My husband and I saw Milk last weekend, the astonishing biopic about gay rights activist, Harvey Milk.
The film works on multiple levels, illustrating Milk's personal journey from a closeted gay man to the first openly-gay elected public official, as it traces the evolution of a focused, organized gay rights movement. Incredible (but human, like the rest of us) man and an incredible story. See it.
Beyond this compelling story though was the back story of Milk's communications finesse. I sat in the dark scribbling down a few of the communications strategies Milk used regularly to dazzling effect:
- Make a clear, succinct call to action, right up front. It'll frame the rest of the conversation.Harvey Milk introduced himself to groups with, "I'm Harvey Milk, and I'm here to recruit you." (First heard in a 1978 speech)
- Keep the issues front and center, personalities behind. Time and again, Milk moved attention back to what really mattered.. When attention kept turning his way, he responded: "I'm not the candidate. The movement is the candidate."
- But humanize the cause by focusing on the lives affected, making the abstract real and accessible. "It's not an issues, it's our lives," said Milk.
- Mobilize support for controversial issues through one-to-one relationships. Milk urged the gay community to come out, certain that once people knew their child or or cousin was gay, they'd "make a place for us in this country."
- Use humor to navigate tight spots. Sometimes it's the only way to move through. When Milk met with a group of union members (big, tough guys) to build their support for his candidacy, his first words were, "You probably haven't met many people like me, so I left my heels at home."
P.S. When a powerful tagline is joined to a compelling mission…nothing is impossible! Download the free Nonprofit Tagline Report for must-dos, don't dos, case studies and 1,000+ nonprofit tagline examples!
The Give List, launched just last week by Allison Fine and Marnie Web, already lists 71 ways to support communities and causes without opening their wallets.
It's rough out there right now for all of us, but that means that other folks and organizations need our help more than ever. So incredible minds Fine and Webb put their heads together to shout out for ways gift givers can strengthen lives and communities.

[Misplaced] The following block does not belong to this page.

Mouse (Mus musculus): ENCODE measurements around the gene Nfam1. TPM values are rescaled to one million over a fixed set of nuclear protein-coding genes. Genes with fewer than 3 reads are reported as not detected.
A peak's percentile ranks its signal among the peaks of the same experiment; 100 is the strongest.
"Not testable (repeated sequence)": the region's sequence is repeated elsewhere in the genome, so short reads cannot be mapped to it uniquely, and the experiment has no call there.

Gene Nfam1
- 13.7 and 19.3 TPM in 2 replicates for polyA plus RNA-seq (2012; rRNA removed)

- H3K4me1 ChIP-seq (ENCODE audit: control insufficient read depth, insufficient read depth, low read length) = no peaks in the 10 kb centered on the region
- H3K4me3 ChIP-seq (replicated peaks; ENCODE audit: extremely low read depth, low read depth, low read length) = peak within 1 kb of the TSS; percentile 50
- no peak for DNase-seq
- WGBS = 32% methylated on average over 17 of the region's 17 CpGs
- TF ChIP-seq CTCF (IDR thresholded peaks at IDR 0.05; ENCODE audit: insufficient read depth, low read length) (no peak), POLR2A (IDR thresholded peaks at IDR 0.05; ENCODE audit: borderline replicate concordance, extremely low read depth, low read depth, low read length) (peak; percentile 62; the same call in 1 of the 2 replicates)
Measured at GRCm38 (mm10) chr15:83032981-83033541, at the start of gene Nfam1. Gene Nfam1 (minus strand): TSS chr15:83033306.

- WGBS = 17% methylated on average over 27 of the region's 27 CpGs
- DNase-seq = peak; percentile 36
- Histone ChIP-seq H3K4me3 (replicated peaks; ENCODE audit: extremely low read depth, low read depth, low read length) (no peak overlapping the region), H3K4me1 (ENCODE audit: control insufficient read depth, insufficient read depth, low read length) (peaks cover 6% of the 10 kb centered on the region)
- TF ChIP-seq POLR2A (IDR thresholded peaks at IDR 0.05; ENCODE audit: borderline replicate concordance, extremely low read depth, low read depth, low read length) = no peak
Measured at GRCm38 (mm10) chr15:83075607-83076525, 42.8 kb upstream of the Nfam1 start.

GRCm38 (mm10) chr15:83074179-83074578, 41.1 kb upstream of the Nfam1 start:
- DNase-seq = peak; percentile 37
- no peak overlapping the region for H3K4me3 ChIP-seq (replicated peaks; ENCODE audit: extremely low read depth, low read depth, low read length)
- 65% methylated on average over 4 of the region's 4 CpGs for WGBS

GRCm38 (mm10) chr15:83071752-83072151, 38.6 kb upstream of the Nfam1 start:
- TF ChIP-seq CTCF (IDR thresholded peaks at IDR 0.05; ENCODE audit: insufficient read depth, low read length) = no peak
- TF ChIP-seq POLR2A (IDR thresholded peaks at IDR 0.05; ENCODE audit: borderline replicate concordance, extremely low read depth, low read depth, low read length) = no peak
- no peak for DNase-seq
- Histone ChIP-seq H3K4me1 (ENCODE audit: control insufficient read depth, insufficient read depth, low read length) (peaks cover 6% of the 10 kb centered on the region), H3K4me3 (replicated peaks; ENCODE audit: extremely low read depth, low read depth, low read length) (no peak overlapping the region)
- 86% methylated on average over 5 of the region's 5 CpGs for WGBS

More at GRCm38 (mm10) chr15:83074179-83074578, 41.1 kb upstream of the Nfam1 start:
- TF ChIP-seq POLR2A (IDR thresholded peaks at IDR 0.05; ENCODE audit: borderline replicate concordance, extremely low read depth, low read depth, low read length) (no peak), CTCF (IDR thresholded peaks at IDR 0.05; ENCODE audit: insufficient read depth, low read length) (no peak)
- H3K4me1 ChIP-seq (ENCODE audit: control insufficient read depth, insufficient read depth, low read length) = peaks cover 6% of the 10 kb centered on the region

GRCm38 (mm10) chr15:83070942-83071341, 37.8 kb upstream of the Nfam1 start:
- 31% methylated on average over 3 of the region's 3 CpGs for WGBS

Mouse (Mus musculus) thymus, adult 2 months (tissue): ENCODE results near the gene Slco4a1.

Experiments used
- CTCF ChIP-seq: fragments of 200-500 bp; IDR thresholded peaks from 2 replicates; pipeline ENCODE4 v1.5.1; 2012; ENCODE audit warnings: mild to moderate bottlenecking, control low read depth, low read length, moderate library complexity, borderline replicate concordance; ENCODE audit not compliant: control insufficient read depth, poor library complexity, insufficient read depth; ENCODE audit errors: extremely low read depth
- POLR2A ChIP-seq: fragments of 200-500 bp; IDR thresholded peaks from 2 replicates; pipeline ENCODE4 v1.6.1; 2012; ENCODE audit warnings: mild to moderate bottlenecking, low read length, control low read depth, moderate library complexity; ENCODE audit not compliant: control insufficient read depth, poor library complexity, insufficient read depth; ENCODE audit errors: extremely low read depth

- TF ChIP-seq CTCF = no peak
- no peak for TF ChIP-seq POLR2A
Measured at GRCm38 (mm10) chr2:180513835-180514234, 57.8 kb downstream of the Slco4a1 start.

What's great is that Fine and Web are putting Web 2.0 to work to brainstorm far and wide, and have already received some great ideas. Take a look at this eye-opening list of $0 helping ops from Lacey at the LA Chamber Orchestra.
Take 15 minutes today to brainstorm how your supporters can help your org even if they can't give a cent, then shout it out via your blog, site and e-news. Don't forget to add your ideas to the Give List by tagging your ideas with #givelist on Twitter, or with "givelist" (without the quotation marks) on de.licio.ous, your post or flickr photo so the Give List team can share them with the world.
Great job of seeing the bright side, Allison and Marnie, and crafting a network to inspire others to share their bright ideas for making the world a better place.
is incredible ideas.
I've finally taken off my coat, 1 1/2 hours after arrival at the office.
You see despite my best intentions, I couldn't resist diving right into all the incredible ideas delivered to me over the last 24 hours. (BTW, they come in automatically — once I subscribe to the blogs, sites, etc I want updates from — via my RSS reader. RSS readers are a Web-based, spam-free, quick and efficient way to read news you need. Once you take 3 minutes to watch this video, you'll be ready to set up your own reader.)
I've seen no stats on this, but it really seems that adversity is breeding innovation. The economy is in the toilet with life as we've known it gone for good, but I think it's spurred us to be more creative than ever.
There were so many incredible ideas, guidelines and models in my reader this morning that I've realized I have to share more of them. So I'm launching two new post types — Incredible Ideas and Incredible Minds. Watch the blog for introductions to some of the best minds and ideas out there, which I promise will teach, motivate and inspire you.
My first recommendation: If you don't have your RSS ready to go, do it NOW. My top picks are Google Reader and Bloglines. Then as you come upon blogs, sites or other resources you want to keep up with, just subscribe to have new content sent to your reader.